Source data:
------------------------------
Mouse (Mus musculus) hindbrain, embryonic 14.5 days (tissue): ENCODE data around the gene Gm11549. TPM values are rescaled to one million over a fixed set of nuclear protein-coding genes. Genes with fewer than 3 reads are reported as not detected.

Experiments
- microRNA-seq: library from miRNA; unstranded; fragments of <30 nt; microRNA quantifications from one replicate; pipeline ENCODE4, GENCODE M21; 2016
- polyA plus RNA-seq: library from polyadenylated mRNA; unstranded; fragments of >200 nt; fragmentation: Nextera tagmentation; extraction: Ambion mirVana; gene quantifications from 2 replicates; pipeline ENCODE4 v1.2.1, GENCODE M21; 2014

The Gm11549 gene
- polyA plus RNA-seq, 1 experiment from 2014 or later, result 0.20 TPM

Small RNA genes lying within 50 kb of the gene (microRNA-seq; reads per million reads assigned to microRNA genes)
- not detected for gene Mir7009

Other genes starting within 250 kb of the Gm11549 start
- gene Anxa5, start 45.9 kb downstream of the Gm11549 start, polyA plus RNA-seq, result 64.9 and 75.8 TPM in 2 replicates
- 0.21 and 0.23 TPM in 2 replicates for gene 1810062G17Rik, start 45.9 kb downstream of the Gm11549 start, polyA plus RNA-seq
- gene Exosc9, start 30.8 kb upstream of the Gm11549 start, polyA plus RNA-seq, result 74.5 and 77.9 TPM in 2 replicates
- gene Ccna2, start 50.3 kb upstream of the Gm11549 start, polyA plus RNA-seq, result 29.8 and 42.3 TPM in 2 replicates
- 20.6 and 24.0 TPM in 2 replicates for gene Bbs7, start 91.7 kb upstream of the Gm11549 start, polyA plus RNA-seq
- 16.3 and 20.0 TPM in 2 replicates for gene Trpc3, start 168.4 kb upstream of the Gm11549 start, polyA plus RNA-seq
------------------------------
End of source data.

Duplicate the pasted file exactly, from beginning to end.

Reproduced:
Mouse (Mus musculus) hindbrain, embryonic 14.5 days (tissue): ENCODE data around the gene Gm11549. TPM values are rescaled to one million over a fixed set of nuclear protein-coding genes. Genes with fewer than 3 reads are reported as not detected.

Experiments
- microRNA-seq: library from miRNA; unstranded; fragments of <30 nt; microRNA quantifications from one replicate; pipeline ENCODE4, GENCODE M21; 2016
- polyA plus RNA-seq: library from polyadenylated mRNA; unstranded; fragments of >200 nt; fragmentation: Nextera tagmentation; extraction: Ambion mirVana; gene quantifications from 2 replicates; pipeline ENCODE4 v1.2.1, GENCODE M21; 2014

The Gm11549 gene
- polyA plus RNA-seq, 1 experiment from 2014 or later, result 0.20 TPM

Small RNA genes lying within 50 kb of the gene (microRNA-seq; reads per million reads assigned to microRNA genes)
- not detected for gene Mir7009

Other genes starting within 250 kb of the Gm11549 start
- gene Anxa5, start 45.9 kb downstream of the Gm11549 start, polyA plus RNA-seq, result 64.9 and 75.8 TPM in 2 replicates
- 0.21 and 0.23 TPM in 2 replicates for gene 1810062G17Rik, start 45.9 kb downstream of the Gm11549 start, polyA plus RNA-seq
- gene Exosc9, start 30.8 kb upstream of the Gm11549 start, polyA plus RNA-seq, result 74.5 and 77.9 TPM in 2 replicates
- gene Ccna2, start 50.3 kb upstream of the Gm11549 start, polyA plus RNA-seq, result 29.8 and 42.3 TPM in 2 replicates
- 20.6 and 24.0 TPM in 2 replicates for gene Bbs7, start 91.7 kb upstream of the Gm11549 start, polyA plus RNA-seq
- 16.3 and 20.0 TPM in 2 replicates for gene Trpc3, start 168.4 kb upstream of the Gm11549 start, polyA plus RNA-seq